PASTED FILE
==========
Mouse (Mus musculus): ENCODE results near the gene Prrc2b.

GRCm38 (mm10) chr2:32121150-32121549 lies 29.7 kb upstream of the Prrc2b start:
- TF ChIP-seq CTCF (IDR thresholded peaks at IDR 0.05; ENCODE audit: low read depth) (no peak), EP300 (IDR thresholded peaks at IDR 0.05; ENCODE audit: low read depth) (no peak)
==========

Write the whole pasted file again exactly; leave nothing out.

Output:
Mouse (Mus musculus): ENCODE results near the gene Prrc2b.

GRCm38 (mm10) chr2:32121150-32121549 lies 29.7 kb upstream of the Prrc2b start:
- TF ChIP-seq CTCF (IDR thresholded peaks at IDR 0.05; ENCODE audit: low read depth) (no peak), EP300 (IDR thresholded peaks at IDR 0.05; ENCODE audit: low read depth) (no peak)